After that day, I decided I wanted my family to have the same freedom Ron and his family must have felt by always knowing that we too, were prepared for anything.

I Started Prepping

I didn’t know a whole lot about prepping in the beginning. I had learned a little from speaking with Ron about the basics (food, water, shelter etc.) and from my on the job training, but I really didn’t know much else.
I was so excited to get started that I convinced my wife to clear a bit of space from one of our kitchen cabinets so I could start by storing some extra canned foods away. In less than a week, that first cabinet was stuffed full and I began negotiations with my wife for some more space. Soon I had many cabinets, closets, and garage shelves full of supplies.
I even had made up a rain collection system that could store hundreds of gallons of fresh drinking water. My wife officially thought that I had gone insane. Maybe I did a bit, especially in the beginning. But you know what? We weren’t struggling financially. I never spent more money than I would have spent on any other hobby. This was just my new hobby… but man was I was hooked.

How I Became Known as “Super Prepper”

Alex, a good friend of mine came to my house a few months after I started prepping. I wanted to discuss with him a generator project I was working on. It was simple really, basically, a car’s alternator hooked up to a small windmill I had built. The alternator was connected to a car’s battery and in essence, the wind would keep the battery charged. Then I could hook up any 12-volt powered device or even an inverter and run some small 110v devices.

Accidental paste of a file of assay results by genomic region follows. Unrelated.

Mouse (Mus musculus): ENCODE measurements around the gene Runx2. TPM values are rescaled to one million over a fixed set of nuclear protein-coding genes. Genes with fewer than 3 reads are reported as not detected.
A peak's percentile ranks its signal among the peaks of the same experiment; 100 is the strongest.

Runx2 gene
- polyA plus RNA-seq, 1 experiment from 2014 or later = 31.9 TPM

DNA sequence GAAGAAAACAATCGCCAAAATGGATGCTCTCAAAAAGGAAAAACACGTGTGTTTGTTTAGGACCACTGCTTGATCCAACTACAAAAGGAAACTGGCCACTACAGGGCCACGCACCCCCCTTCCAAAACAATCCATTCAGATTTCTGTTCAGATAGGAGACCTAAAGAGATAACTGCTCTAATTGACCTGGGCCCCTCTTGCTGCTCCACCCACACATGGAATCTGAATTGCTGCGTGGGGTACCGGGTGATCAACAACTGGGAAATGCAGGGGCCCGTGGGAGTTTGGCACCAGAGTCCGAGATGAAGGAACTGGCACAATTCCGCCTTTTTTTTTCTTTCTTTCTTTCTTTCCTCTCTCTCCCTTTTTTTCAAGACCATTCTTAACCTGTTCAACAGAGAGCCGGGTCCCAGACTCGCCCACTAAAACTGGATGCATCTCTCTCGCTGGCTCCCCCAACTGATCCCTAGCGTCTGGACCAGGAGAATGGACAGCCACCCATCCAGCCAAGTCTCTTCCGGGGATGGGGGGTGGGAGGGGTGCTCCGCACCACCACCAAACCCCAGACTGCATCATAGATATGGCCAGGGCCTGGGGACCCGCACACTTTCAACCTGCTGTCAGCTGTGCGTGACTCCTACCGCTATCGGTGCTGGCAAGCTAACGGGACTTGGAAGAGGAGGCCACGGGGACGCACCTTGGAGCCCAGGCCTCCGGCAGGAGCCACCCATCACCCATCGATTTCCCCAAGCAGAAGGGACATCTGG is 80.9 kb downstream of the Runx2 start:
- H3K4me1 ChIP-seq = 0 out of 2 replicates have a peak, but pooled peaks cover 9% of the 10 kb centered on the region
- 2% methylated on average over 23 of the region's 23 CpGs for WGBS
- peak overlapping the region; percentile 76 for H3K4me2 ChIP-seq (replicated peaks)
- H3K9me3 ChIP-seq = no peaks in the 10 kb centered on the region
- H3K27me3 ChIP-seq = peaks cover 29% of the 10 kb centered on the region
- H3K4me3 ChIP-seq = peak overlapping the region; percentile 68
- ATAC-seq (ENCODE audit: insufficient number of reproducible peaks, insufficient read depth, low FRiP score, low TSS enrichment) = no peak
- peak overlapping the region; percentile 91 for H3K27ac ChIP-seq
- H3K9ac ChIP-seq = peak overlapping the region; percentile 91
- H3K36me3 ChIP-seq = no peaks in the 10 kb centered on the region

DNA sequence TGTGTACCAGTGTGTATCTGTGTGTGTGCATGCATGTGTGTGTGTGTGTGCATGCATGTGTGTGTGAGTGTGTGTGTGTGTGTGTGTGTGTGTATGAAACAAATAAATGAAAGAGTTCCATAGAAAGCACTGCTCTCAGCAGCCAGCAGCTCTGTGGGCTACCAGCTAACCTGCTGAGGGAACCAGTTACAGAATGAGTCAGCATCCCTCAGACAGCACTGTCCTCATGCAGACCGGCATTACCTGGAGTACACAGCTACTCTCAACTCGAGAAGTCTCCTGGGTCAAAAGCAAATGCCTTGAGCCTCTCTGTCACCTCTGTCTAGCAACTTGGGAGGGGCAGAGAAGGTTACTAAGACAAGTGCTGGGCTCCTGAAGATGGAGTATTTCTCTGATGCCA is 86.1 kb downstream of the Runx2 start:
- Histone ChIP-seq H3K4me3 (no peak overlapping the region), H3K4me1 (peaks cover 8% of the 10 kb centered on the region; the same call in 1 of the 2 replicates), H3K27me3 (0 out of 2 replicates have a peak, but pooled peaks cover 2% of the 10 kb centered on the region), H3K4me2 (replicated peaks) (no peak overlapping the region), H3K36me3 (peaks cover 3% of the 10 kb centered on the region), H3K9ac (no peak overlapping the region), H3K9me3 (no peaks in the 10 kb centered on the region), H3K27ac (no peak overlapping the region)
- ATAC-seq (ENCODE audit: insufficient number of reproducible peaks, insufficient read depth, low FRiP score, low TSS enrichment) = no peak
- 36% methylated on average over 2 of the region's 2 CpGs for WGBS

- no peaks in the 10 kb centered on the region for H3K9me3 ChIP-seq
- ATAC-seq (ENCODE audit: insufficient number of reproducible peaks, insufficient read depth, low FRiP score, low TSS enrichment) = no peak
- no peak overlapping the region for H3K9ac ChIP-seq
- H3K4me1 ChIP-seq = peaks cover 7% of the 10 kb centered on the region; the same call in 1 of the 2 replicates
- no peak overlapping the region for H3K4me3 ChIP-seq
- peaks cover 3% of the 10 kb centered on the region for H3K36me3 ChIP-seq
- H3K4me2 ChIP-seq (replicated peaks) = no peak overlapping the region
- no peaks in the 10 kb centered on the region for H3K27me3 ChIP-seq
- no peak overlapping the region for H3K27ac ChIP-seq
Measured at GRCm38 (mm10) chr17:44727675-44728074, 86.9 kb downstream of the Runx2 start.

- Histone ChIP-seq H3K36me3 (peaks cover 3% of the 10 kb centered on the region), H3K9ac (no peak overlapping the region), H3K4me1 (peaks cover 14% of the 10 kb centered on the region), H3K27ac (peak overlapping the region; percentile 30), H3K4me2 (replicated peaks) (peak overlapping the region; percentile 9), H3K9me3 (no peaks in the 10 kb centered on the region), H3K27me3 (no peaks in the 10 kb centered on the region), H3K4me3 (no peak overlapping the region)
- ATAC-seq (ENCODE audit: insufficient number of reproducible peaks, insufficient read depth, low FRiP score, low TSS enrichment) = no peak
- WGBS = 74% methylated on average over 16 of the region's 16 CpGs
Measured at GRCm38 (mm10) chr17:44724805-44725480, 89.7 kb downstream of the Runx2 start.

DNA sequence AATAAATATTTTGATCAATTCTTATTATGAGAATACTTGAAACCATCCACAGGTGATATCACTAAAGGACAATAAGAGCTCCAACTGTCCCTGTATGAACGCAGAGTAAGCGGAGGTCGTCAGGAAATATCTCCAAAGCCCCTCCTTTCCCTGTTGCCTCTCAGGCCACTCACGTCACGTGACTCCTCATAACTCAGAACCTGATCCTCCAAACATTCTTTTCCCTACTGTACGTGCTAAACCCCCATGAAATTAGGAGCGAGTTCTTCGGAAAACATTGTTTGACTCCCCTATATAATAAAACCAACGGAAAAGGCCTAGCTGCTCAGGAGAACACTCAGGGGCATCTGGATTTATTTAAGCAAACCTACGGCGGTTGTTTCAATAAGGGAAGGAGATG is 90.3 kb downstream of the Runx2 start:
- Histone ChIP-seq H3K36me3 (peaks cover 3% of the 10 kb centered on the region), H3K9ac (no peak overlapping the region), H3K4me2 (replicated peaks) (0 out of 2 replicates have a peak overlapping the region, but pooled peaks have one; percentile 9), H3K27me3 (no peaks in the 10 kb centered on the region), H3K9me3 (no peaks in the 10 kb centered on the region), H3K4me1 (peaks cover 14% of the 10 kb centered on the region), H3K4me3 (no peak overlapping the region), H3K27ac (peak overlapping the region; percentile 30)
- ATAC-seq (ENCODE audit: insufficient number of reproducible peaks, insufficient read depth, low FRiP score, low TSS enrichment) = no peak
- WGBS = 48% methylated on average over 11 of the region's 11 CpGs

Since this was Alex’s first time to my house since I started prepping, I showed him around some of what I had done. By this time I had over 550 gallons of fresh water, food, supplies, and various little devices I had been working on. This included my windmill generator, water purifiers, air filters, and a whole lot of other cool projects. Alex started referring to me from that point on as “Super Prepper.” Whenever I would call him he’d answer by saying, “What’s up Super Prepper? What are you working on today?” and the name stuck.


 Along Came SuperPrepper.com

After spending an ungodly number of hours online, reading, and talking to friends, I realized that people were continuously reaching out to me with questions about prepping. How do I effectively store water for the long term? What are the best types of food to store for a disaster? How can I purify water in an emergency? I was answering an endless slew of questions and I found myself repeating things over and over to different people.

That’s why I decided to make this site—I wanted to help make other people into “Super Preppers” too. So I started throwing up tidbits of information that I wanted to share and found it very satisfying! I could learn from people who would comment on my articles and then I could update my articles with the best knowledge available from those I connected with. Soon, my prepping articles were bursting with good information. Now I have the SuperPrepper YouTube channel where I post information and videos online that are for people to share and enjoy.

I encourage others to link to my site and share the information here with as many people as possible. My philosophy is simple: the more people I can help to be prepared, the fewer people who will be in dire need when the time comes. Sharing my knowledge feels great because I get to help all of you, but in this way, it is also self-serving. It’s a win-win!

Thank You for Visiting!

I truly hope that you’ve gained some useful knowledge on my site that will help you and your family to be prepared for any type of disaster. You don’t have to be a Super Prepper if you don’t want to be, but at least try to shift your thinking towards preparedness. If you’re here reading this, then you already have.

Remember, disasters can be pretty bad, but sometimes the aftermath is worse. Be prepared for not only the initial shock of the disaster but the aftermath as well.

Always remember: When you’re a Super Prepper… “No crisis is too tough.” – John Walter